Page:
In applying these four factors, the court notes at the outset that a stay is not appropriate in 4 this case, given that plaintiff is currently serving a life sentence. Thus, the court turns its attention 5 exclusively to factors one through three. When security concerns and expense become substantial 6 enough considerations, such that they counsel against issuing a writ of habeas corpus ad 7 testificandum, other district and circuit courts are increasingly looking to videoconferencing as a 8 viable alternative to live testimony. See Thornton v. Snyder, 428 F.3d 690, 698 (7th Cir. 2005) (finding that "the district court did not abuse its discretion in conducting the trial by 10 videoconference" when hearing the plaintiff inmate's §1983 action against corrections officials); 11

Twitty v. Ashcroft, 712 F. Supp. 2d 30, 33 (D. Conn. 2009) ("the court finds that expense and 12 security concerns outweigh the plaintiff's interest in physically appearing at trial, particularly in light 13 of the availability of a reasonable alternative, that of having the plaintiff appear by 14 videoconference"). 15

16 and credibility. Courts have noted the limitations of videoconferencing in similar situations. See 17

Edwards v. Logan, 38 F. Supp. 2d 463, 467 (W.D. Va. 1999) ("video conferencing . . . is not the 18 same as actual presence, and it is to be expected that the ability to observe demeanor, central to the 19 fact-finding process, may be lessened in a particular case by video conferencing"). Despite these 20 shortcomings, however, videoconferencing nonetheless facilitates plaintiff's meaningful 21 participation at trial: plaintiff is able to testify, present evidence, and look each juror in the eye. 22

("with video conferencing, [plaintiff] will be virtually present at his trial and will have the ability to 24 confront witnesses, address the jury, and participate fully"). The court also notes that it is not 25 uncommon for testimony to be presented by videotaped depositions. Thus, even when resolution of 26 the case hinges on the jury's ability to judge the veracity of plaintiff's testimony, considerable 27 expense and security concerns may recommend videoconferencing over physical presence. 28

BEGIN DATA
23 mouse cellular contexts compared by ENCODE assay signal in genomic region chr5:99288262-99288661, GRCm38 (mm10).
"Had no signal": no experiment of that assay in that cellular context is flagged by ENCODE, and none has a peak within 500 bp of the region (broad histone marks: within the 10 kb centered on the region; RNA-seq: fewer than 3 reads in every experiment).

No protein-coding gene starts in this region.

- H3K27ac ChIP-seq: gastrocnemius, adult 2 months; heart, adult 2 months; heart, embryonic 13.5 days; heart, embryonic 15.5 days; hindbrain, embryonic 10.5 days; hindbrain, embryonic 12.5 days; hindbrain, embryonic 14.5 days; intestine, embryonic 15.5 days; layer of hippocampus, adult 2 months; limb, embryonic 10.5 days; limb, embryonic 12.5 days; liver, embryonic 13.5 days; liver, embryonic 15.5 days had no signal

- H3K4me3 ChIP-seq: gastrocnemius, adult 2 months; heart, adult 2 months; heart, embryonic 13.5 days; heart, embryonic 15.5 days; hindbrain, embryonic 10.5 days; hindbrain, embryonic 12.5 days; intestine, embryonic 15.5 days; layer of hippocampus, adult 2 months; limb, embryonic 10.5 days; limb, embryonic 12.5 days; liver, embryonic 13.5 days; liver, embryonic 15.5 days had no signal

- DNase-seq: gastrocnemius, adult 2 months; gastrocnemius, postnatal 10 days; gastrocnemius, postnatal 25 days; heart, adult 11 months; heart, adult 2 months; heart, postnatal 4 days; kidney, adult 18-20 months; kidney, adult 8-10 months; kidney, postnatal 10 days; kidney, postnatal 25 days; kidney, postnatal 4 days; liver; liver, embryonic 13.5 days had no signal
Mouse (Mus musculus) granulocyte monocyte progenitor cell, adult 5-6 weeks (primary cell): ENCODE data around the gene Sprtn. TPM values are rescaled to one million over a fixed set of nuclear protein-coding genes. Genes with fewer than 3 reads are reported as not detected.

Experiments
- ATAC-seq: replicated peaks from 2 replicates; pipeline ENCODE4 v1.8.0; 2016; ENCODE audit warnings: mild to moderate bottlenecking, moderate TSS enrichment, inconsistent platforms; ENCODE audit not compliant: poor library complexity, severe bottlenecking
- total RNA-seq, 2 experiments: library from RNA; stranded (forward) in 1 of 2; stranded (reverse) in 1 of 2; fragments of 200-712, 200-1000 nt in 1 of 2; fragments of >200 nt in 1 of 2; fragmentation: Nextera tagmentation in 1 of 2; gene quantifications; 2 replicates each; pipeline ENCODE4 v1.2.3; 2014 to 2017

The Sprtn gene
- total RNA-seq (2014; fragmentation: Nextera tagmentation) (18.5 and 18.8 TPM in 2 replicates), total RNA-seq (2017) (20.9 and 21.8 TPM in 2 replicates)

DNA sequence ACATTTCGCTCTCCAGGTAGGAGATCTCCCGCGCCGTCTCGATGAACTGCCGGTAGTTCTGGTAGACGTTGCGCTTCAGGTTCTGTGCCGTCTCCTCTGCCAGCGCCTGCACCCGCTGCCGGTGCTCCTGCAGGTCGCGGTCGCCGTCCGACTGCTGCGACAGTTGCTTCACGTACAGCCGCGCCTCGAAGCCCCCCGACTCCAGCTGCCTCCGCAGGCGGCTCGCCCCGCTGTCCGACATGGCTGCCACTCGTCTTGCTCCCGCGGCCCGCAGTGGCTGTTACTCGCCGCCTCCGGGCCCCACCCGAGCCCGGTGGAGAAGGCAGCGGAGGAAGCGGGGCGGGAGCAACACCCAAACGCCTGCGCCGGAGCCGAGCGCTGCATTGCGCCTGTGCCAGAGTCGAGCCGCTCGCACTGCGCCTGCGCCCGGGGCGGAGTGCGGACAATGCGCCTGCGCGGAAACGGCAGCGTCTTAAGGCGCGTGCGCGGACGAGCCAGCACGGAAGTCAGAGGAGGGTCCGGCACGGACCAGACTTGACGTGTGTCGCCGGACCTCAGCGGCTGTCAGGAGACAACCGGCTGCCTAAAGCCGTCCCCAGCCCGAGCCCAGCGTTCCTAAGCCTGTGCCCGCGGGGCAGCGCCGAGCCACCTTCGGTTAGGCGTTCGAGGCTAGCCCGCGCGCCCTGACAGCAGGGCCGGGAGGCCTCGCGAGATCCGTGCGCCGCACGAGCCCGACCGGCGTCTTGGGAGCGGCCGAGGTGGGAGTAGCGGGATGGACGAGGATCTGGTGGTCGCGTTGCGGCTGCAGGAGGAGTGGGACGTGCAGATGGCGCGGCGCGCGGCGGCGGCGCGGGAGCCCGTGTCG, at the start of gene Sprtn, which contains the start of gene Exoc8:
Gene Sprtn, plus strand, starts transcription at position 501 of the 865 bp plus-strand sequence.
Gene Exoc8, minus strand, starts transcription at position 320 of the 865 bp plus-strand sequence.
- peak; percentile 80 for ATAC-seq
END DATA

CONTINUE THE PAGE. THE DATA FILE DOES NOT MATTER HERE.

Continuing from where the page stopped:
In the instant action, resolution of the issue will significantly depend on individual testimony United States v. Baker, 45 F.3d 837, 843 (4th Cir. 1995); see also Edwards, 38 F. Supp. 2d at 467-68

In the instant case, the security risk posed by plaintiff and the expense associated with 2 transporting plaintiff to the courthouse weigh heavily against issuing a writ of habeas corpus ad 3 testificandum. Plaintiff is currently in a level IV security facility and has a history of violent 4 interactions with both correctional officers and other inmates. Additionally, the Kern Valley 5 litigation coordinator estimates that it would cost approximately $20,000 to safely transport and 6 house plaintiff for the duration of the trial. Allowing plaintiff's participation through video 7 conference would alleviate substantial security risks and much of the cost, without unfairly 8 prejudicing plaintiff by denying the jury adequate opportunity to judge plaintiff's credibility. 9

To minimize any potential unfair advantage in favor of defendants, plaintiff and defendants 0 must confer to discuss whether other witnesses, particularly percipient witnesses, should also appear by videoconference in lieu of making a physical appearance in court. In the event that plaintiff and defendants cannot reach an agreement, either party may file a motion with the court to request that 13 certain other witnesses appear by videoconference. 14


For the foregoing reasons, the court denies plaintiff's petition for writ of habeas corpus ad 16 testificandum, without prejudice, provided that defendants enable plaintiff to testify remotely by 17 videoconference. Defendants' counsel is to make videoconferencing arrangements and notify 18 plaintiff's counsel and the court with all relevant details. Defendants' counsel may contact the 19 courtroom deputy, Jackie Garcia, 408-535-5375, or Jackson Xu, the court's IT specialist, 408-535-20 5384, to learn what, if any, equipment is located at the court that could assist in setting up 21 videoconferencing. Defendants' counsel must notify the court by no later than July 11, 2012 22 regarding the arrangements they have made. 23